Effective Police Communications Systems Require New "Governance"
In this fact sheet find:
- Key Points
- The Need for Governance in Public Safety
- How To Make Governance Work
- Formalize the Governance Structure
- Involve and Educate Decision Makers
- Educate the Community
Public safety agencies must be able to communicate effectively with each other to protect and serve citizens. To do that, police departments create "governance" agreements that allow them to jointly own, operate and manage communications systems for the benefit of all the participating agencies, which may be in different counties or adjacent states.
- Shared governance that includes multiple agencies is a new model for public safety.
- All agencies must be involved from the beginning of the project.
- Participants must create a formal structure for governance.
- Shared ownership and mutual trust are critical to success.
- Elected officials and other decision makers must be involved.
- Without partnerships, federal, state and local systems will remain incompatible, hindering future communications and duplicating efforts.
- Public safety agencies must educate their communities about the benefits of shared governance.
The Need for Governance in Public Safety
Police departments started using radios in 1933; each unit of government bought radios individually for many years. A region might have had separate local, county and state communications networks serving the same area. Each government agency managed its own system and normally did not coordinate purchases or share equipment with neighboring jurisdictions. Even different public safety disciplines in the same jurisdiction had their own radios and other equipment. For example, fire, police, transportation and emergency medical services frequently had separate communications networks in the same city. These uncoordinated efforts led to communication "stovepipes" in many regions and states.
In the 1980s and 1990s, some public safety agencies realized the benefits of communicating with other agencies. Innovative partnership projects began forming and developing in San Diego, North Carolina and other cities and states. Regional or statewide governance structures managed shared communications. The partners found that new purchases were more cost-effective when agencies cooperated. Some areas moved from single agency ownership to joint ownership of communications equipment.
The entire public safety community now realizes that partnerships are needed to meet future challenges. Agencies are rethinking communications and data sharing procedures and are learning new ways to communicate and exchange information. Successful governance arrangements will be critical to these efforts.
How to Make Governance Work
Invite key leaders early. Major problems emerge if key agencies are not brought to the table early. Leaders who are not involved in the early stages may feel left out, which could lead to their being unsupportive of the entire idea. Agency officials are more enthusiastic about being involved in a project when they can influence early decisions.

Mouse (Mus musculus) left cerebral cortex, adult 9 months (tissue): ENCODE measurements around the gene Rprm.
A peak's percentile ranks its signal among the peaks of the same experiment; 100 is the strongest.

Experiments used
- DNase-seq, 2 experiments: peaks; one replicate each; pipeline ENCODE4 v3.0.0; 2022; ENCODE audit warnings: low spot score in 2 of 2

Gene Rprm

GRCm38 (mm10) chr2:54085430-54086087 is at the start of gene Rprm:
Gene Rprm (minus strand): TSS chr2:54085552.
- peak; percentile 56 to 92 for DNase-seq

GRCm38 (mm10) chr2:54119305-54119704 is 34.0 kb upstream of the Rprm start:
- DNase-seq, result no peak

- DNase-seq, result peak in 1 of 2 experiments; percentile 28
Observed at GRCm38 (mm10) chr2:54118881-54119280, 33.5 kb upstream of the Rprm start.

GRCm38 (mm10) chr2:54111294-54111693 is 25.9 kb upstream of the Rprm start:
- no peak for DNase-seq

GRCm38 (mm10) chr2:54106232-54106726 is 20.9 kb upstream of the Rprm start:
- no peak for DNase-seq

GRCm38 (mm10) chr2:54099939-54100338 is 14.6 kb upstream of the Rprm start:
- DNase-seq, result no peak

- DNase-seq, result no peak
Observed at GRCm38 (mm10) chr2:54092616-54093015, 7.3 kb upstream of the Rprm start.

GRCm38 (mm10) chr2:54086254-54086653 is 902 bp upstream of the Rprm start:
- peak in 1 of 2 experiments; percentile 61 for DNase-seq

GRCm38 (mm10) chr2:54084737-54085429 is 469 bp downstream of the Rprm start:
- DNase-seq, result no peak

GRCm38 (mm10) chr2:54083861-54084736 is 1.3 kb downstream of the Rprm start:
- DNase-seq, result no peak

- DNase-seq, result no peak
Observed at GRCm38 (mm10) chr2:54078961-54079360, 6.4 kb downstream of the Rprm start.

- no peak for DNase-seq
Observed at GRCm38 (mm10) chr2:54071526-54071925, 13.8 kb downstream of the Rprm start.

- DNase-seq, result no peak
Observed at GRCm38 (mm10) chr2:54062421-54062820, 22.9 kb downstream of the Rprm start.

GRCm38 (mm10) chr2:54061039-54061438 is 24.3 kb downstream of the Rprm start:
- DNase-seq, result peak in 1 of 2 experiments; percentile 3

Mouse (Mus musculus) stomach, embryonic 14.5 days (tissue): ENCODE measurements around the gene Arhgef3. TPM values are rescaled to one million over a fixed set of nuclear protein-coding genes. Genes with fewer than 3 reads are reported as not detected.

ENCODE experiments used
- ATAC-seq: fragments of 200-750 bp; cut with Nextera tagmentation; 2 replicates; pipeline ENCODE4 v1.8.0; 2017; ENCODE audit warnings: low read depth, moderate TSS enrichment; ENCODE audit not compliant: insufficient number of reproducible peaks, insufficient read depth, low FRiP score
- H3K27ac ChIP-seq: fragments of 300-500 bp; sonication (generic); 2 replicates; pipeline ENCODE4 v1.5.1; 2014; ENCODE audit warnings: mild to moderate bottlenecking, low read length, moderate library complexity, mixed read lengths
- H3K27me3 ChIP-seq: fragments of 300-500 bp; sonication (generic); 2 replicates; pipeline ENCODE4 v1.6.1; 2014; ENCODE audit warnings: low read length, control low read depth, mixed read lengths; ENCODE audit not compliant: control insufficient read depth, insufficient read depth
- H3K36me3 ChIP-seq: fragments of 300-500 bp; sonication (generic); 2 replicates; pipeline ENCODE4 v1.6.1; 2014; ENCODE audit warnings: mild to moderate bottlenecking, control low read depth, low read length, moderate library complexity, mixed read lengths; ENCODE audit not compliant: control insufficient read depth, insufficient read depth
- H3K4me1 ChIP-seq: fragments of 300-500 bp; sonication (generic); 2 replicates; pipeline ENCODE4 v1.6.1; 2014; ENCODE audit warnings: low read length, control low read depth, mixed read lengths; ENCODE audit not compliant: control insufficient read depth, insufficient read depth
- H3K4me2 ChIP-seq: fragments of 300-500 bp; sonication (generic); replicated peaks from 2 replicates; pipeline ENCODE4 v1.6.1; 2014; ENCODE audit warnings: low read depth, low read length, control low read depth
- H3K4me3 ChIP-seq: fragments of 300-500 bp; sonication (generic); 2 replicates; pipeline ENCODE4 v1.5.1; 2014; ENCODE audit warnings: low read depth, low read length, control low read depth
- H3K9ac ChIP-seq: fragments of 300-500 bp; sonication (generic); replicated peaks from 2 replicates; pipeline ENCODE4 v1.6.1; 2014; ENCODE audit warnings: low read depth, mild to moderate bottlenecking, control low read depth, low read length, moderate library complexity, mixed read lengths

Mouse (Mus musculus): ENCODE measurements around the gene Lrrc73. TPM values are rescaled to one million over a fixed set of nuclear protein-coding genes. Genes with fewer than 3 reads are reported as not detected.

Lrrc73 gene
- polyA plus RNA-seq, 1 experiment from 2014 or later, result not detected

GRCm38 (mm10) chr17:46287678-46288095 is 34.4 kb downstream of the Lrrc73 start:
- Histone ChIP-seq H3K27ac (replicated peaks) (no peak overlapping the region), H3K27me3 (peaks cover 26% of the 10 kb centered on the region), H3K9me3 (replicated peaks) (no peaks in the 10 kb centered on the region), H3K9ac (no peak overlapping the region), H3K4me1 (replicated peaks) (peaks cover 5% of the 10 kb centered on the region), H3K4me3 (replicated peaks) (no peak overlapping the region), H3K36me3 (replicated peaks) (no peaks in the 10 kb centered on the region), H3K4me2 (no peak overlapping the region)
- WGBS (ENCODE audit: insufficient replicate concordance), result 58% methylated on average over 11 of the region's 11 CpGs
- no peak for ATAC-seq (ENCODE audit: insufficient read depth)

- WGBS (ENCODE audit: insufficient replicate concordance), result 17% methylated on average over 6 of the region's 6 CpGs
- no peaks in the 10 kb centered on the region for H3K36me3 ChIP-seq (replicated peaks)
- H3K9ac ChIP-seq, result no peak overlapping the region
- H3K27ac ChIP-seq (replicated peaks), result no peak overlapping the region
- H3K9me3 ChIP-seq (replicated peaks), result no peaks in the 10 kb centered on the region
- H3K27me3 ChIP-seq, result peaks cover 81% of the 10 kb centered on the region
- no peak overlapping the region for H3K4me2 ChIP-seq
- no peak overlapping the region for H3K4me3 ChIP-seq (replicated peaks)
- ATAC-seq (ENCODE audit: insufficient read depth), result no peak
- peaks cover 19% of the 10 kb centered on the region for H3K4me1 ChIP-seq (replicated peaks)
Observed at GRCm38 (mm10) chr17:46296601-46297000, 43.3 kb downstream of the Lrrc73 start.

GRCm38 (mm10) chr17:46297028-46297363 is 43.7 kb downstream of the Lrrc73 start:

Share ownership. Public safety agencies have traditionally owned and managed their own communications equipment. Shared governance creates complexities that are new to many agencies. Successful projects have important roles for every jurisdiction involved. While one agency may manage day-to-day activities, the project's "road map" must be shared by all the participants.
Build trust. Agencies involved in governance must learn to trust one another. Trust can be an issue if participants have never met in person or worked together. Building trust involves sharing the project's successes and problems. All integral agencies should receive credit for successes. Participants must feel that they are a part of a team, and not just "users" paying for a service.
Formalize the Governance Structure
Participants must formalize governance procedures. Managers need the authority to develop project goals, define the scope of the shared ventures, and identify funding methods. The joint program must include a long-term funding plan.
Participants can take various approaches to these challenges, one of which is a "Joint Powers Agreement." These agreements are contracts that cover details such as methods of cooperating, sharing equipment and supporting the governance program. Working groups can address the details.
Involve and Educate Decision Makers
Communications systems have continuing sustainment and maintenance costs. Many existing public safety interoperability projects involve representatives from all branches of government. Elected officials need to understand the long-term commitments and benefits of these projects. Without the support and understanding of elected officials, long-term funding will be challenging.
Learn more about involving decision makers in Chapter 5 of NIJ's Why Can't We Talk? Working Together To Bridge the Communications Gap To Save Lives: A Guide for Public Officials (pdf, 137 pages).
Educate the Community
The public is often not aware that effective communications is a challenge for public safety organizations. Projects can lose public support if people do not understand the benefits of sharing communications systems. Citizens can be a major force in supporting projects once they understand the situation. Some governance structures have members of the public on their boards.
There is increasing support for public agencies to work together on regional communications projects. By strengthening partnerships and improving communications, agencies can meet the challenges involved in new governance arrangements. Partnerships are needed to protect our communities and provide first responders with the latest technologies. Without partnerships, federal, state and local systems will continue to be incompatible, hindering communications.